UNICEF organizes a summer book festival in Bam
The sound of music filled the air as dozens of children, parents and teachers gathered under the straw shades of Enghelaab-e Eslaami school yard to take part in a summer book festival. The area was decorated with different colored balloons, drawings and photographs. Books – dangling from strings - marked the various sections that were on offer at the event.
On the left, there were signs that said, “Handy crafts”, “Drawing”, “Games” and “Face Painting” and on the right, were the “Mobile Libraries” and “Healthy Food” sections. A music club made up of boys and girls from different primary schools in Bam were in the centre playing instruments such as bells, the flute and recorder.
“We wanted to organize a day of fun and festivity which was by, for and with children”, said Andrea Berther, UNICEF Education Officer in Bam. “The idea is to promote reading amongst children and highlight the role of the mobile libraries.”
UNICEF has provided two mobile libraries which visit around 80 schools in Bam and surrounding villages. Each is equipped with three thousand books, on subjects ranging from Persian folklore to science and culture. There are four librarians in total, all of them trained and supported by UNICEF.
In the “Handy Crafts” section, children, acting as peer to peer educators, sit in a big circle with a group of others the same age. On colored paper, they draw scenes from their favorite story books, all of which will be glued to the outside of the two mobile libraries. This time the librarians are the students themselves.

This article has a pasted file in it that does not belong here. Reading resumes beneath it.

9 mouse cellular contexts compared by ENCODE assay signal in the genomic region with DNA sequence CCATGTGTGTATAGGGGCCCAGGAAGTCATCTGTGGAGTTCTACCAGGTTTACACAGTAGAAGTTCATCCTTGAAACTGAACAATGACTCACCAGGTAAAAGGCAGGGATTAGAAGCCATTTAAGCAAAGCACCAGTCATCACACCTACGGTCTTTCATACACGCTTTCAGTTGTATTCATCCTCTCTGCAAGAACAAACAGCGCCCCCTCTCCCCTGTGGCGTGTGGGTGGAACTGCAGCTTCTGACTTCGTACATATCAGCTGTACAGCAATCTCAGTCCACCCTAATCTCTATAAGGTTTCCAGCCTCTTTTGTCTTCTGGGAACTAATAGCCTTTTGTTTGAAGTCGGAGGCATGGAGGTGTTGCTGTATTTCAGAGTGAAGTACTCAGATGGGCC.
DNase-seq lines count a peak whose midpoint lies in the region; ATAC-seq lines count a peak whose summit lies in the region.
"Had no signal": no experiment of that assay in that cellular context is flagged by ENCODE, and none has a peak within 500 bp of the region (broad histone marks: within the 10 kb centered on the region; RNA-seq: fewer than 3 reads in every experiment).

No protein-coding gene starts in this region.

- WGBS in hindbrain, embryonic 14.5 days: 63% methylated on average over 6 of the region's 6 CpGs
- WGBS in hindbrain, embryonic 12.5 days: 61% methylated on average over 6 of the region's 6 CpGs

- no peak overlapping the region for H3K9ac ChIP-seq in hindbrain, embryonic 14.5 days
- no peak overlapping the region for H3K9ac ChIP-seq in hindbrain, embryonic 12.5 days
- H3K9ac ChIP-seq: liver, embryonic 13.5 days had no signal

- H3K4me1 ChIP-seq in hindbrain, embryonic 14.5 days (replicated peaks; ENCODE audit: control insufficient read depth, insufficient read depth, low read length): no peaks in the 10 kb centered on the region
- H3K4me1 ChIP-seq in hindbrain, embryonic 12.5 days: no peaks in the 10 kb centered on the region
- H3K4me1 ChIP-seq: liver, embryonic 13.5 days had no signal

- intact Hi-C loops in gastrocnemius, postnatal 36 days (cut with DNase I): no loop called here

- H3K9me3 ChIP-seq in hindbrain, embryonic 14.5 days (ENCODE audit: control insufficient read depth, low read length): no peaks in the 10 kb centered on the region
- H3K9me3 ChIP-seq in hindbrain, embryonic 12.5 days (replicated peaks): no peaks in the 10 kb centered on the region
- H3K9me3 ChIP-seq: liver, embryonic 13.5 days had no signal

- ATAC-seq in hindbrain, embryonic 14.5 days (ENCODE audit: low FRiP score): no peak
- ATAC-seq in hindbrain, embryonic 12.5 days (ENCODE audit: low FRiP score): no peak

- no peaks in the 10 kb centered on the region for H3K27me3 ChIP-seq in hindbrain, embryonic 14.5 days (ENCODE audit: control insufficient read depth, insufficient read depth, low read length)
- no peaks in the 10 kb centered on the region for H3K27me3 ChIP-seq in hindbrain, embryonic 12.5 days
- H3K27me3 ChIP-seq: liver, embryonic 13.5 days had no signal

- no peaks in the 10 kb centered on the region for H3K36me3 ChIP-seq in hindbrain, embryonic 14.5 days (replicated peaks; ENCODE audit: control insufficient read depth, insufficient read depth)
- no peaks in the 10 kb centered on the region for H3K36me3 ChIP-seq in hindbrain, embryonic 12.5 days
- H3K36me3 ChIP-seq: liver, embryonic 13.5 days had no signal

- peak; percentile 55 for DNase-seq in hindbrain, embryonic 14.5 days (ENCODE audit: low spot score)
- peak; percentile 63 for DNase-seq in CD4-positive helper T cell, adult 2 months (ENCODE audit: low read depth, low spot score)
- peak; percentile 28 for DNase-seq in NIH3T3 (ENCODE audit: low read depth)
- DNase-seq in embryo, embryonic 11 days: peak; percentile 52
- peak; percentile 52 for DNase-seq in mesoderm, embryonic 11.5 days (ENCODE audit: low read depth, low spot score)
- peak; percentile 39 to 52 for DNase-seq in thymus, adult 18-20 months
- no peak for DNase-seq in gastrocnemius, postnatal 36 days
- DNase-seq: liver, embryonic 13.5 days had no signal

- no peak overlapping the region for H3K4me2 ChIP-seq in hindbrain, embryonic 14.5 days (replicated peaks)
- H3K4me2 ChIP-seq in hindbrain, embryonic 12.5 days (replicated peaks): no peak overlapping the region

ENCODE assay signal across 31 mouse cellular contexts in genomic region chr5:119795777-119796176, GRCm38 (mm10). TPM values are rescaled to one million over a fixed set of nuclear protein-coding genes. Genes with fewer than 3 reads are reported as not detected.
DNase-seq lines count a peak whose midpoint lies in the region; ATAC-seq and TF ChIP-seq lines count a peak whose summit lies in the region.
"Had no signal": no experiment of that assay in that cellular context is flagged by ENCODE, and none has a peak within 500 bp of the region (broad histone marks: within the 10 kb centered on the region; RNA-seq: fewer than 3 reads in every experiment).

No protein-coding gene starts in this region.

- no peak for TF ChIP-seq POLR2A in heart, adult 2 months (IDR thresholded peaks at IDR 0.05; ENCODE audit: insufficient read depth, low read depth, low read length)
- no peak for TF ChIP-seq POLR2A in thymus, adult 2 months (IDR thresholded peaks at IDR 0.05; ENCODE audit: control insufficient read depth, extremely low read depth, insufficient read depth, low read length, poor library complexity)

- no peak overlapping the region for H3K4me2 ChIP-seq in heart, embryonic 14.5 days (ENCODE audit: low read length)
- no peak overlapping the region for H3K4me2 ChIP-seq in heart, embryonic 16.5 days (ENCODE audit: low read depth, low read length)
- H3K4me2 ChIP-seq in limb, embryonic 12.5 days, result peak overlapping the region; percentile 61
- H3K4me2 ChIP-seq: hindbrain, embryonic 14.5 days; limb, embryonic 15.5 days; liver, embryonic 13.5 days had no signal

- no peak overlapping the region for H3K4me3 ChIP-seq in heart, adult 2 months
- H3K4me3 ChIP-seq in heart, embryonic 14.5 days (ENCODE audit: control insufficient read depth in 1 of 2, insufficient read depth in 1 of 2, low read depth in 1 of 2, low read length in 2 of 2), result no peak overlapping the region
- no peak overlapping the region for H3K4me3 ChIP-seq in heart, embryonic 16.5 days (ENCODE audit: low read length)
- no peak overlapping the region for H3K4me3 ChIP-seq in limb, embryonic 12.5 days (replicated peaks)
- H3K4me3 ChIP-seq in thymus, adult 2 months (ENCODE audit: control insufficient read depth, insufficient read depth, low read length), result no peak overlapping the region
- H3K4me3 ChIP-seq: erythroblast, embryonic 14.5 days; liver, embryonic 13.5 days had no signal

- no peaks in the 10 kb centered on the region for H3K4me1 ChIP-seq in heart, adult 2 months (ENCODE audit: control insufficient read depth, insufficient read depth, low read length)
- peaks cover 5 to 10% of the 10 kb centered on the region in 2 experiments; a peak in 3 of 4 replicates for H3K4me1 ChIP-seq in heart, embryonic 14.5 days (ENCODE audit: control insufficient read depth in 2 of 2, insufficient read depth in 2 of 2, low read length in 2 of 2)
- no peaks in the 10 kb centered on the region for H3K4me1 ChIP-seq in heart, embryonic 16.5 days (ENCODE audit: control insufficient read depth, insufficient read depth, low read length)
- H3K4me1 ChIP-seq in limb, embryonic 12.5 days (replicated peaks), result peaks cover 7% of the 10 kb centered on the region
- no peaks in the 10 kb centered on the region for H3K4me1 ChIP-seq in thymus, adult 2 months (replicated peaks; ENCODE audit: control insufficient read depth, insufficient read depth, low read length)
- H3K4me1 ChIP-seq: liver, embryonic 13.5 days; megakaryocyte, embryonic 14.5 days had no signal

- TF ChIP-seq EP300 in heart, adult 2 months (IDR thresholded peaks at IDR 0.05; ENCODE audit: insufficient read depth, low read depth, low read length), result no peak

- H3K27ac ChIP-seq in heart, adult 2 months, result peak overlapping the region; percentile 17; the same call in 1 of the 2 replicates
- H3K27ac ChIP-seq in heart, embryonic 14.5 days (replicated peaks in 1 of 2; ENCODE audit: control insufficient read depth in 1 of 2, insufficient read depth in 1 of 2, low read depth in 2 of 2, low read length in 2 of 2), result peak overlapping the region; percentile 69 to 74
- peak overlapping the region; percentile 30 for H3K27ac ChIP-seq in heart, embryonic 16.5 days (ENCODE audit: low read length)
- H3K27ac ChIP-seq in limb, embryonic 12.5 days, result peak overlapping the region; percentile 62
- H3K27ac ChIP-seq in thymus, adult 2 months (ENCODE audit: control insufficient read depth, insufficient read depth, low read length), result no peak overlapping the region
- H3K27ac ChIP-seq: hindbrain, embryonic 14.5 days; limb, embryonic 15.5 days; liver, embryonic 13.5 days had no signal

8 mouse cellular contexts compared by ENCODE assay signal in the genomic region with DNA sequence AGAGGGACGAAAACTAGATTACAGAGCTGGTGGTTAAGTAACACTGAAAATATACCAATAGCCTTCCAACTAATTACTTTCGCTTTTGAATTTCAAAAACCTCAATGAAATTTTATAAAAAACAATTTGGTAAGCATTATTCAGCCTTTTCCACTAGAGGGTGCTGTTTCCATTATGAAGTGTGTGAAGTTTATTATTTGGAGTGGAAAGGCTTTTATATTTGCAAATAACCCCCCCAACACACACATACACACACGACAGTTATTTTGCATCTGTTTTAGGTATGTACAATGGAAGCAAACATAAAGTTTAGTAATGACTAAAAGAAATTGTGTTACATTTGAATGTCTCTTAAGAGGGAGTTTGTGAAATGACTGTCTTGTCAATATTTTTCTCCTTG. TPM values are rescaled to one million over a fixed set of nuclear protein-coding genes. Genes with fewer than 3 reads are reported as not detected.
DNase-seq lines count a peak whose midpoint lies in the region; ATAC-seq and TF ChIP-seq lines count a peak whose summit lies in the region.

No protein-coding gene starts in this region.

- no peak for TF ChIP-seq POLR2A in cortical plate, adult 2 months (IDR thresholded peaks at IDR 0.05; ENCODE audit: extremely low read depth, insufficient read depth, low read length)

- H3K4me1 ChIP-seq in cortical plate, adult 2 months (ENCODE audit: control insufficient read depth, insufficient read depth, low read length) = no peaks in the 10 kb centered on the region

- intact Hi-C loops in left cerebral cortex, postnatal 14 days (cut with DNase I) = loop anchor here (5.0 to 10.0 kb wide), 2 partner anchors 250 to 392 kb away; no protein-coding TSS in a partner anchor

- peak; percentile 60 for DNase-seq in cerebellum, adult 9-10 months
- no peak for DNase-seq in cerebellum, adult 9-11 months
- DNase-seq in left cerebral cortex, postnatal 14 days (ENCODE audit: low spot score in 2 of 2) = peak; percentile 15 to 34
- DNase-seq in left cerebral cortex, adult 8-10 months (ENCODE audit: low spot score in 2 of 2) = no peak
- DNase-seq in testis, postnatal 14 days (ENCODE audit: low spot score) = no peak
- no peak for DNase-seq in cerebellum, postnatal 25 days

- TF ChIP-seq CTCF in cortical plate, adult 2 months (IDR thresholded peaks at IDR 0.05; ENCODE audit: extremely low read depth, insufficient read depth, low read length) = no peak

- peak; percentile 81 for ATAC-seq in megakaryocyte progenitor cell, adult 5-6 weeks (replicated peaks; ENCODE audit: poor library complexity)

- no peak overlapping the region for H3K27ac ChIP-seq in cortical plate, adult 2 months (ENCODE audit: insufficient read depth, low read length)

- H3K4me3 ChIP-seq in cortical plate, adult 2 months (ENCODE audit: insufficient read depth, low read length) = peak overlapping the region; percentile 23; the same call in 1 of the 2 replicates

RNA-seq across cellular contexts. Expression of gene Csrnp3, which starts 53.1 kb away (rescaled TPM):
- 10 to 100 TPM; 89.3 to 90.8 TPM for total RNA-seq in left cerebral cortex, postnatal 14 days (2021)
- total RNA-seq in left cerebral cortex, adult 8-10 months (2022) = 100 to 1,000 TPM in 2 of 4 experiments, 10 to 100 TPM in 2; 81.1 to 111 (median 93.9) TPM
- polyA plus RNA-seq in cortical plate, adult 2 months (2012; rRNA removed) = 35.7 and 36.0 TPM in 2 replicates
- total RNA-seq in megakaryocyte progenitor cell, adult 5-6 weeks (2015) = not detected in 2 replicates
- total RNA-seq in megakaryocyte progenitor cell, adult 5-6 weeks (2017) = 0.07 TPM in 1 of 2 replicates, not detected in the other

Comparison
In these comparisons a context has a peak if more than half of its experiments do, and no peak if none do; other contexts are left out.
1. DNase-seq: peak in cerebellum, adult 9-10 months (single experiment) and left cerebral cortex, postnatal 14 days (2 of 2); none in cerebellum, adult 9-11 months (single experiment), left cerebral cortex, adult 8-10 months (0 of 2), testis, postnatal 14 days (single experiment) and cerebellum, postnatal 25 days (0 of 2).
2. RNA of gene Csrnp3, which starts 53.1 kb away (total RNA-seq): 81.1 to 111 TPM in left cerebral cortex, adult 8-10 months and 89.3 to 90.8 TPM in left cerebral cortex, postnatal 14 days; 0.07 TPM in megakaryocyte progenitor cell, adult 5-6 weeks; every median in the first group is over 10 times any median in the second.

“I like books that teach me about my rights,” says 11 year old Aliyeh Hemmati, one of the peer educators who says she wants to be a cardiologist when she grows up.
A few feet away, in the ‘Games’ section, young members of the Bam Hygiene and Child-Friendly Schools’ Committees have the children jumping up and running around, before they race to have their faces painted – their hands filled with prizes such as books, crayons and story tapes.
A “Movie” section is also set up in the school hallway where, having played a video showing cartoons on the Convention of the Rights of the Child, Children are asked to write or draw about ‘A Loving Family’ and ‘Children’s Right to Expression’.
Back in the yard, the ‘Healthy Food’ station serves everyone fruit juice and cake as well as “Kookoo” sandwiches (made with mashed potatoes and eggs) and “Doogh” (the traditional yogurt drink).
Also on the menu – the rules of the mobile libraries.
Student librarian, Mahboobeh Darijani, gives out the necessary instructions to a group of children who are crowded round a large piece of cardboard paper that says, ‘My Mobile Library Rules!’
“I want to become a teacher. I’m quite good with children!” says 11 year old Mahboobeh, after acting out the “Grandmother” from the book “Little Red Riding Hood”.
Later, all the children gather to have the mobile libraries decorated with their drawings as well as a big “60 UNICEF” sign. They wave to the camera that captures their smiles before the day’s end.